Dion stumbles on war

In attacking Afghan mission, he's drawing attention to Liberals' role in the war

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by L. IAN MacDONALD
The Gazette, Friday, September 14, 2007

Barring a serious incident in Afghanistan in the next two days, Canada's mission there will not really be a ballot question in next Monday's three Quebec by-elections.

But Afghanistan was apparently very much on Stéphane Dion's mind on Wednesday as he held a news conference with Jocelyn Coulon, his handpicked candidate in Outremont. It was the Liberal leader's second appearance with Coulon in as many days. They previously hit the Outremont métro stop together in a successful photo-op.

The frequency of Dion's appearances in the riding are an indication of what's at stake on Monday. With the Liberals certain to finish well out of the race in the two other by-elections off the island of Montreal, winning Outremont is a must for Dion. A Quebec leader of the Liberal Party of Canada cannot go zero for three in his own province. Besides, Coulon isn't some guy who stole the nomination; Dion personally appointed him for his legitimate credentials on foreign policy.

However, it wasn't Coulon's foreign-policy views that made headlines yesterday, but Dion's slashing attack on Stephen Harper for "misleading" the House before the May 2006 vote extending the mission in Kandahar to February 2009. Moreover, Dion said the 24 Liberal MPs who supported the motion were wrong to have done so. "They believed the government," Dion explained.

In other words, not only were they wrong, they were duped.

This is a major unforced error on Dion's part. Among the 24 Liberal members who supported the motion were Bill Graham, the party's interim leader and former defence minister at the time of the deployment to Kandahar, and Michael Ignatieff, now deputy Liberal leader and lead voice on Afghanistan.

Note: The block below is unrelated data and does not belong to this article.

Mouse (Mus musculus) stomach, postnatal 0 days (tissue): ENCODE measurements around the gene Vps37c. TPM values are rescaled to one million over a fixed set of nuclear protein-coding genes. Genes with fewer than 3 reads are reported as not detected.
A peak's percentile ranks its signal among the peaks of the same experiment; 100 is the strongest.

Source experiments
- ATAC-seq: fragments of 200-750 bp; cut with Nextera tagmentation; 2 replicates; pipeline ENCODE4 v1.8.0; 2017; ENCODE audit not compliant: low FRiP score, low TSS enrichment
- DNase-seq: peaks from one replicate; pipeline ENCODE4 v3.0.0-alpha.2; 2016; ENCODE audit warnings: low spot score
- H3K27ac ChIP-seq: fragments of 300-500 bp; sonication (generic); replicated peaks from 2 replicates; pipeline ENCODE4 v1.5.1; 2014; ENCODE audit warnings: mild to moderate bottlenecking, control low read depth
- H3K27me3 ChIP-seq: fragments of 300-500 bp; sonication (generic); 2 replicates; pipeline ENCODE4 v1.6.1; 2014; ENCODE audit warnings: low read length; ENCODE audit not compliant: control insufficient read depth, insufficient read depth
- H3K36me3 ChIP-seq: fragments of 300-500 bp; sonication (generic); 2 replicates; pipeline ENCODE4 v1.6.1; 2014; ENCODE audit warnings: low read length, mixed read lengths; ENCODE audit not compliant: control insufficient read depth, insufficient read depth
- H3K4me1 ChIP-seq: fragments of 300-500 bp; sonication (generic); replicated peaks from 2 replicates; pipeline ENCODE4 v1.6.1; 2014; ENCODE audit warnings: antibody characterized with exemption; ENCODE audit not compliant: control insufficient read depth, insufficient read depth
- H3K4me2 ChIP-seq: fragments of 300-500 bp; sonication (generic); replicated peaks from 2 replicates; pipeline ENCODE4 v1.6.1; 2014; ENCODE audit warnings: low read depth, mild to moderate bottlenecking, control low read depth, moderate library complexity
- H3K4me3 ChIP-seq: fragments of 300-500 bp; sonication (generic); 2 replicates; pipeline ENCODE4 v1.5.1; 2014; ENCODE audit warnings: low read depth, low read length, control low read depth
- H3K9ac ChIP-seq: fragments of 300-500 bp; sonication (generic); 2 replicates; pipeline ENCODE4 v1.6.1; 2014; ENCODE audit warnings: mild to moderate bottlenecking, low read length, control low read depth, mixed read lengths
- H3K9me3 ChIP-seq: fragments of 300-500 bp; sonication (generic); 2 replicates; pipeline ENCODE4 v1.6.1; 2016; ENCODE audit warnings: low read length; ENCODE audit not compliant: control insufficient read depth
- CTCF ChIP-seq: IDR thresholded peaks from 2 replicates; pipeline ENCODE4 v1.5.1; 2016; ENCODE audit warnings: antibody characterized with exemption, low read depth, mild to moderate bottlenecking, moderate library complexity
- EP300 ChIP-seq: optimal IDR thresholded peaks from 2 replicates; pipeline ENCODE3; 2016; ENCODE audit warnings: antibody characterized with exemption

Hey, let's get Iggy on the phone and ask him if he was not only wrong, but stupid. As for Graham, don't get him started on that vote. When a Tory member crossed the floor to thank him for his support, Graham gestured behind him and said: "Some of those guys actually voted for this in cabinet."

That would be back in 2005, when the Martin government re-deployed Canada's mission from the street patrols of Kabul to the counter-insurgency against the Taliban in Kandahar province. One of the guys who supported it was Stéphane Dion, then the minister of the environment.

In opposition a year later, three-quarters of the Liberal caucus, including Dion, did an about-face and voted against extending a mission they had authorized in government. At least Dion showed up for the vote, unlike his former leader, Paul Martin, who sent our troops into harm's way as prime minister and then couldn't be bothered to vote on extending a mission he had ordered.

Looking back on it now, Dion accuses the Conservatives of resorting to "unprecedented blackmail" in precipitating the vote after a one-day debate, without consulting NATO or the Afghan government.

"Canada was in an improvised situation because the government wanted to look strong in front of he opposition," Dion declared in a Presse Canadienne report yesterday. "For narrow, partisan reasons, it improvised an intervention such as that in Afghanistan without any negotiation with our allies."

An improvised intervention? Our troops were already there, sent there by Dion and his Liberal colleagues when they were in government. The May 2006 vote simply extended their presence for another two years. If NATO was not consulted, it was certainly grateful.

What got Dion so riled up? The immediate cause was a statement by Harper's Quebec lieutenant, Lawrence Cannon, that the Liberal government acted "irresponsibly" in authorizing the mission "without knowing the consequences."

Dion was also responding to Harper's statement in Australia last weekend that there was no need for an immediate debate and vote in the House on the fate of the mission in 2009. And this after the PM had been saying since last June that the mission wouldn't be extended further without a parliamentary consensus. This means no extension, since the Liberals, NDP and Bloc Québécois all want to leave Kandahar, though only the NDP wants to cut and run by quitting Afghanistan altogether.

But, presumably, there will be a vote on Afghanistan - in the throne speech, which is expected to outline the future of the mission. And that vote will pre-empt any opposition days and debate in the House.

So what was Harper saying last weekend? He was trying to flush out the Liberals, and Dion tumbled right into the trap. By angrily returning to the vote on the mission in 2006, Dion made it about its Liberal origins in 2005.

This isn't very smart.

 
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